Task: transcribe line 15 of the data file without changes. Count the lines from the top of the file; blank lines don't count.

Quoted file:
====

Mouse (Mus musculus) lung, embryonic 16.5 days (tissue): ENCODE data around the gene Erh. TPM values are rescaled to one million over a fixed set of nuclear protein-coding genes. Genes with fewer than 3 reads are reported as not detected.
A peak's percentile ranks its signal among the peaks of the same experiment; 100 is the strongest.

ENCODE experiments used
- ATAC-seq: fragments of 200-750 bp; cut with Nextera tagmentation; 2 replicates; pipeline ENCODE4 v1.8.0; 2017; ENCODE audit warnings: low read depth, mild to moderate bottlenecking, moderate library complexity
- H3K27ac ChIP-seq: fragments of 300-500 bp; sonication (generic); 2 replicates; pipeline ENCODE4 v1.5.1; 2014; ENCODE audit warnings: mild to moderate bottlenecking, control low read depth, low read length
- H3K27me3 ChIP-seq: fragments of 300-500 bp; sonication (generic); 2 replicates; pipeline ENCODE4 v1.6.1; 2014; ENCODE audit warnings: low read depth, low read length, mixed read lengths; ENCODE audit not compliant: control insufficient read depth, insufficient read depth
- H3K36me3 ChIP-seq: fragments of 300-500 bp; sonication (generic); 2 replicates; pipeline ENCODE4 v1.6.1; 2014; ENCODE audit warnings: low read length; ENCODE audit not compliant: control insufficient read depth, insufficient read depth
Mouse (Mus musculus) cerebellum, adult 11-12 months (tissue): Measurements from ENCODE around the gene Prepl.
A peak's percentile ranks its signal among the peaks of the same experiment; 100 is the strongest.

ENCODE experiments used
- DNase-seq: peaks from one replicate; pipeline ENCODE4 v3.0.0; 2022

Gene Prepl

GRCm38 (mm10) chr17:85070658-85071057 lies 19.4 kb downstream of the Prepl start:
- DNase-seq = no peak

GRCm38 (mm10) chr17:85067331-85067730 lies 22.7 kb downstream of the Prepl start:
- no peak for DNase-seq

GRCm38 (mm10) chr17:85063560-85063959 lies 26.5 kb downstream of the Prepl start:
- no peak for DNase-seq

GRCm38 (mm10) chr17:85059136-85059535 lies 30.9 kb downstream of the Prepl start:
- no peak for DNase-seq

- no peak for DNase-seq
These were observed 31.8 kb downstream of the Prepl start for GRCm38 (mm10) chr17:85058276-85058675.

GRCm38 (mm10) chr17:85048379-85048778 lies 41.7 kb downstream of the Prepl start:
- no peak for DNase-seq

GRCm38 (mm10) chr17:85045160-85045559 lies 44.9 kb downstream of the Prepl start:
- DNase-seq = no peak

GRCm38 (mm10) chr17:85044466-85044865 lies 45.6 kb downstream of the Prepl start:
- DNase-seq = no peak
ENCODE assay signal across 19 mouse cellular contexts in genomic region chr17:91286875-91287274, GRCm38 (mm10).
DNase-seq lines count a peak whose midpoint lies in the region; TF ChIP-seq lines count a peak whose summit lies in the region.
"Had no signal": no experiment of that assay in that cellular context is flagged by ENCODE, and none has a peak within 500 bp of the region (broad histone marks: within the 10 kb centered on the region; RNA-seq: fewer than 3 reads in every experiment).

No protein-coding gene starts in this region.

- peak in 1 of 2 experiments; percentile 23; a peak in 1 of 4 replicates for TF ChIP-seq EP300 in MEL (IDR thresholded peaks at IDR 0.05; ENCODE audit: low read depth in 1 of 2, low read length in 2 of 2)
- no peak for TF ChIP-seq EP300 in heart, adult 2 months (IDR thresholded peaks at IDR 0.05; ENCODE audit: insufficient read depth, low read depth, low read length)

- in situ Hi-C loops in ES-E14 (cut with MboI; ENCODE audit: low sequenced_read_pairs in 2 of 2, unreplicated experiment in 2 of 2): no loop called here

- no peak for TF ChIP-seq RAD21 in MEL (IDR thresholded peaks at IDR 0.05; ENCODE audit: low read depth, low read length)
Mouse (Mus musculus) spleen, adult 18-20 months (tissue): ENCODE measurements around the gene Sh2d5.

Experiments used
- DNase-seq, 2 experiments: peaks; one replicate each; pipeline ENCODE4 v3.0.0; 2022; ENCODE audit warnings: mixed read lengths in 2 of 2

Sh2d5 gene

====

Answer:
GRCm38 (mm10) chr17:85067331-85067730 lies 22.7 kb downstream of the Prepl start: